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Historically, the death penalty stems from the principle of Lex talionis, which amounts to life for life practices in several ancient civilizations like Egyptian and Greek. Various religious texts like Islamic Sharia and Biblical theology also allow for capital punishment in cases of gross crimes like murder, rape etc.

However, the process of ascertaining and sentencing is a formidable one and often opts for such punishment as the last resort after eliminating any reasonable doubt regarding the offence.

The forms of capital punishment itself have varied across time and countries. It has ranged from stoning, hanging by a noose, injecting of poison, guillotine, gas chambers to electrocution. Executions have been carried out in public as a means of educational examples to closed-door occurrences witnessed by only the close relatives.

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Derived from its Latin roots, capital punishment refers to the highest of punishment i.e. death penalty. Today, more than 60 countries (in some capacity) of the World still practice capital punishment in cases of some specific crimes.

The crimes range from high treason to rape, genocide to drug trafficking etc. There does not seem to be a unanimous underpinning as far as the law is concerned and the application of the laws is also distinct for distinct jurisprudence.

Even though international organizations like the UN have demanded the complete abrogation of such punishments, the various countries want to practice the highest form of deterrence when it comes to specific criminal offences.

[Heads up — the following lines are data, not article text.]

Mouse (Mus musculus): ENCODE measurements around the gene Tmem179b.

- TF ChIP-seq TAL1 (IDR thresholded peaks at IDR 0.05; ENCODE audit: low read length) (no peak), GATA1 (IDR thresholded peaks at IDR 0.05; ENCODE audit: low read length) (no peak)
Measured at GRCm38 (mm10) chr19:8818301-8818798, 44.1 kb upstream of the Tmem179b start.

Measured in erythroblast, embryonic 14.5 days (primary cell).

Even in India, the death penalty is awarded for rarest of the rare cases like the Nirbhaya gang rape and Mumbai terrorist attack. Often the opponents of such punishment highlight the counterproductive message of them as the law encourages murder in response to a murder.

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If awarded for crimes other than murder, they appeal to the law of proportionality where the punishment far exceeds the severity of the crime. They also argue in favour of life imprisonment or rigorous imprisonment in place of the death penalty.

It also suggests the possibility of restorative justice than retributive. In addition to the above arguments, they also highlight the fact that the justice delivery system has never been efficient enough to eliminate all forms of a miscarriage of justices and arbitrariness. 

Often in various countries, the sentencing and execution are interspersed by long spells (like decades) and these are often commuted in light of such inordinate delays. Hence, death cannot truly be justified or justly established.

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